Garth Peacock
The UK's most easterly point

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The UK's most easterly point

Tuesday 28th February 2017

Fortunes improved - finally

Tuesday 21st February 2017

Last week in not-so-many pictures.

Monday 30th January 2017

My first day out in 2017

Thursday 26th January 2017

Locally based for a couple of weeks

Friday 23rd December 2016

Last weeks events

Tuesday 22nd November 2016

Testing the new camera

Tuesday 15th November 2016

The good and the not so good

Tuesday 8th November 2016

A couple of weeks to update

Monday 10th October 2016

Was the Pectoral Sandpiper still there?

Saturday 24th September 2016

Littlle Stints on the agenda

Sunday 11th September 2016

Hungary Days 7 and 8

Tuesday 23rd August 2016

Hungary Day 5

Friday 19th August 2016

Hungary Day 4

Friday 5th August 2016

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Tuesday 28th February 2017

A friend had asked if I knew where he could photograph Purple Sandpipers - Ness Point Lowestoft, I said, so last Friday saw us heading there. I was not unduly bothered about it as I had already taken some decent shots of the species but life is full of surprises and this day was to prove it.

Arriving at Ness Point in heavyish cloud, we looked around and saw two or three on the rocks near the promenade. I picked out one on top of a rock, pointed it out to my friend and held back for him to get close for a decent shot. He surprised me by walking straight past it, flushing it and missing the opportunity. They then all flew with no shots taken.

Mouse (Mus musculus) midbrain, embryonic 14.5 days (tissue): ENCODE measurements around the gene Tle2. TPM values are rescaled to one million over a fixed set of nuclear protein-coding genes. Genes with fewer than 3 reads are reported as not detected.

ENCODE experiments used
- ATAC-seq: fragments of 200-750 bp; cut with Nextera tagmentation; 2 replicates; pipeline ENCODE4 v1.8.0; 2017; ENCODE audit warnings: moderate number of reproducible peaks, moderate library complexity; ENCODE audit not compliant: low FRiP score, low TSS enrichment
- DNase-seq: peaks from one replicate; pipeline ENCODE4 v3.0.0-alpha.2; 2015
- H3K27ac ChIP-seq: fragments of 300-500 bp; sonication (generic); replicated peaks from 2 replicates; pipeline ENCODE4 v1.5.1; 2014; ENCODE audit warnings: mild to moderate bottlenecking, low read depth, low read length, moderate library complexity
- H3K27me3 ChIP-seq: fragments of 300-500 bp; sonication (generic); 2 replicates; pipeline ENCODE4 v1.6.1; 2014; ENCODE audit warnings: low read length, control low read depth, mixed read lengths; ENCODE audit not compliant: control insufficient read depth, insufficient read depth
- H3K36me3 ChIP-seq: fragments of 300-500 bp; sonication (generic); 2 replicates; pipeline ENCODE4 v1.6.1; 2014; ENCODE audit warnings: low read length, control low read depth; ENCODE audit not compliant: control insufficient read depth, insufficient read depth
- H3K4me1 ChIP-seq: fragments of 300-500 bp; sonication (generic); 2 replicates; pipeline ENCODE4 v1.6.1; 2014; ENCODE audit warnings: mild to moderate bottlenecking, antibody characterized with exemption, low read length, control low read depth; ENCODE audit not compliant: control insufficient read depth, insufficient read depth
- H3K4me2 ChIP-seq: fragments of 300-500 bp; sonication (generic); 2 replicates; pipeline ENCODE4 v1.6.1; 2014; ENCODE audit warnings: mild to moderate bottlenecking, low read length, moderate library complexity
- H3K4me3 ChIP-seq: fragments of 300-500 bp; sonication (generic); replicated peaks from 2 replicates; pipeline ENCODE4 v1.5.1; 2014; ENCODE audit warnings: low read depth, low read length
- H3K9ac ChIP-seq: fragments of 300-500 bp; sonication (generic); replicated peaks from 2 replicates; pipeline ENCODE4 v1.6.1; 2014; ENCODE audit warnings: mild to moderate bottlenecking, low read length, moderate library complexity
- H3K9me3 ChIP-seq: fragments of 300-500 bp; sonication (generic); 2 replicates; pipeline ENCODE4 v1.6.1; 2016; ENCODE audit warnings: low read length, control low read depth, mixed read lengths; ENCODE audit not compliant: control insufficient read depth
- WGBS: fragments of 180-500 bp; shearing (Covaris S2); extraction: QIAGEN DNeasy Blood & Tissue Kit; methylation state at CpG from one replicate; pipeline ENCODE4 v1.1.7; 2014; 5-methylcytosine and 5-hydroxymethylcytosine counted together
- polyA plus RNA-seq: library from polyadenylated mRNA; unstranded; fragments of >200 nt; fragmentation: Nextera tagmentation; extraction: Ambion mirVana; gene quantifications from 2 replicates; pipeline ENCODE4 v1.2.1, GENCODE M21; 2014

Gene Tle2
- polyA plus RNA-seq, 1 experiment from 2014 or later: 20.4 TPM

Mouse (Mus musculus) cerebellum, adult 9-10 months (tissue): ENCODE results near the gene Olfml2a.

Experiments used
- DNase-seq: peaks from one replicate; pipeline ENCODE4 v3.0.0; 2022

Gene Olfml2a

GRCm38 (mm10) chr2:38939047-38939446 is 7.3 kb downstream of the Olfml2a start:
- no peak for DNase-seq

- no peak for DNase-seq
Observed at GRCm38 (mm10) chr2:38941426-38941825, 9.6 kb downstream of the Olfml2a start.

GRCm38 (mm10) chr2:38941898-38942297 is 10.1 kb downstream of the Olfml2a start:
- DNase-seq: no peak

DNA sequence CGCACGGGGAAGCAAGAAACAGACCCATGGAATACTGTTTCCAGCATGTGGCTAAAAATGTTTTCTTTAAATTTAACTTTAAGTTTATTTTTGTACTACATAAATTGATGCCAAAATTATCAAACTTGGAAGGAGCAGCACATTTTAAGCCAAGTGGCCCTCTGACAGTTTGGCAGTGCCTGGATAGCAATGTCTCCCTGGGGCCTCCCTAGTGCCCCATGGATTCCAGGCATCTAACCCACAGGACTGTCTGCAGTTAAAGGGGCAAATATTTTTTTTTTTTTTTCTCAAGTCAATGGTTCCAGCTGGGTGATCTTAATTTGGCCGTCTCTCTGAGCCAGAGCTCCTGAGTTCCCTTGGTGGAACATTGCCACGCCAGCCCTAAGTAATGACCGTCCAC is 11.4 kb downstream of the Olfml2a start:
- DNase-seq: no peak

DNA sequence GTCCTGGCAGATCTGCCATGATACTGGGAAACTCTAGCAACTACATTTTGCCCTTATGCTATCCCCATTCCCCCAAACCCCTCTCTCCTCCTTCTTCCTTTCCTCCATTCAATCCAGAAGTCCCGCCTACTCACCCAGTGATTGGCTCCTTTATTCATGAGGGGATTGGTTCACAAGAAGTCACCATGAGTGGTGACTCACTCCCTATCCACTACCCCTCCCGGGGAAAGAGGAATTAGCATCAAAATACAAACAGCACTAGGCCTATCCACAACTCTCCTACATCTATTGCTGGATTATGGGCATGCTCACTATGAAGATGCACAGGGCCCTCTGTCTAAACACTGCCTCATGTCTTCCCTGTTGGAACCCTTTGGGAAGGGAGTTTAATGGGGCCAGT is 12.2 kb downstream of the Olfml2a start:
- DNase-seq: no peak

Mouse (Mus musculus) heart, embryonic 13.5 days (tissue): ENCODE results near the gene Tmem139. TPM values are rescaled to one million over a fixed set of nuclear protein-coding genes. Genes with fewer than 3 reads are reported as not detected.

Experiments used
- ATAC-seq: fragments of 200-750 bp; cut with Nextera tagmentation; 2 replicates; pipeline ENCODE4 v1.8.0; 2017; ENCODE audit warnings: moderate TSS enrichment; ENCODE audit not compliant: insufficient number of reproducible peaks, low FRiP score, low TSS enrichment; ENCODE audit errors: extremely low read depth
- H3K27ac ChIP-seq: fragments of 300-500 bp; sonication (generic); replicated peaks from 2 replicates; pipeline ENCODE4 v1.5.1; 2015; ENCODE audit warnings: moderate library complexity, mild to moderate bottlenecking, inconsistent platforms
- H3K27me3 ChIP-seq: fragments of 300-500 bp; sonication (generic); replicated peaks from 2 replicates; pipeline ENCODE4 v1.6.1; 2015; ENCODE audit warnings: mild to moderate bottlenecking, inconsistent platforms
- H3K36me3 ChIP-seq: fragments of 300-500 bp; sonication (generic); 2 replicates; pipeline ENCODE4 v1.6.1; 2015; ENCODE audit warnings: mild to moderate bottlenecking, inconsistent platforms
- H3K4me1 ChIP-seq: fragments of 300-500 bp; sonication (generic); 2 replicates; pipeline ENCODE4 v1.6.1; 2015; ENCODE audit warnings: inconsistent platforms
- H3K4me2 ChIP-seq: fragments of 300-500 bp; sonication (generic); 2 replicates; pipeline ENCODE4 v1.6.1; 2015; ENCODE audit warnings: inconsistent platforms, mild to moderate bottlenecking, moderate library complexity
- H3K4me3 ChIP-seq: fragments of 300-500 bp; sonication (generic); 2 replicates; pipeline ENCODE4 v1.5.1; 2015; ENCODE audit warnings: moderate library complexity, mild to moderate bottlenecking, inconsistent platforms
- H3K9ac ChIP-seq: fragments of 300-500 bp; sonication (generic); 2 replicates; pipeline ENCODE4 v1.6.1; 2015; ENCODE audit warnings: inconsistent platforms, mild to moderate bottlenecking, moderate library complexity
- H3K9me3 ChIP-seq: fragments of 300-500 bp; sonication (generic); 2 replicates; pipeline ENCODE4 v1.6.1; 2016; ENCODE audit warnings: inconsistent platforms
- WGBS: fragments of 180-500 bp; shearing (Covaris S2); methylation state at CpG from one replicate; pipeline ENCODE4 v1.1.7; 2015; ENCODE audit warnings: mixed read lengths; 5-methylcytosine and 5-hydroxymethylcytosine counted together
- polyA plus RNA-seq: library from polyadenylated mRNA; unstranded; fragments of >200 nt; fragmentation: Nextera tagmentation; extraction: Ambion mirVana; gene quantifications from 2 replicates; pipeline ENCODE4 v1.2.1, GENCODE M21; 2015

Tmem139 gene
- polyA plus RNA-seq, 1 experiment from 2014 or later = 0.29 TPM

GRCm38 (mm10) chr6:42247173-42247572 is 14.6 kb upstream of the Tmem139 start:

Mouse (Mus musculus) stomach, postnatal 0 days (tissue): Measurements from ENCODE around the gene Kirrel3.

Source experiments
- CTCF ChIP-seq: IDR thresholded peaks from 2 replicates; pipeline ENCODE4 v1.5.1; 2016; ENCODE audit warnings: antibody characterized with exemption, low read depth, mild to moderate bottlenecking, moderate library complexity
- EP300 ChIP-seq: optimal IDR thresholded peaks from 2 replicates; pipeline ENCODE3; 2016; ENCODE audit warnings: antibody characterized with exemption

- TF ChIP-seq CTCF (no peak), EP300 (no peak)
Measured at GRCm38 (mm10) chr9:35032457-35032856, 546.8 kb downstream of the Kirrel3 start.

However, at the end of the promenade I spotted a Shag, posing perfectly. Taking great Breitling Replica Watches care, I got into a close position and took my first shot.

With the sun suddenly appearing, I carefully moved position and shot again.

The bird was fully aware of my presence but was not at all fazed by me so I continued to shoot with more confidence, moving position to suit and getting what I think is my shot of the day.

and even getting full frame close ups.

What an amazing confiding bird.

It was now approaching mid-day and the Purple Sandpipers had not reappeared so we moved to a car park on the north of the town to see if any interesting gulls were around - no such luck - had lunch and retuned to Ness Point. A flock of ten or so Purple Sandpipers were right on the point so some distant shots were possible.

A small flock of Turnstones flew in to feed much closer.

and this seemed to encourage the Purple Sandpipers to gradually move closer for some colourful shots on the seaweed.

After really filling our boots, we decided to move up the coast to Great Yarmouth to see if there were any Meditearranean Gulls on the beach. We soon found a few, mixed in with some Black-headed Gulls but by then the light was deteriorating rapidly so we only managed a few shots before they were all flushed leaving an empty beach.

Anyway, despite only four species during the day, I was very pleased with the results.

More images in the Recent Additions section.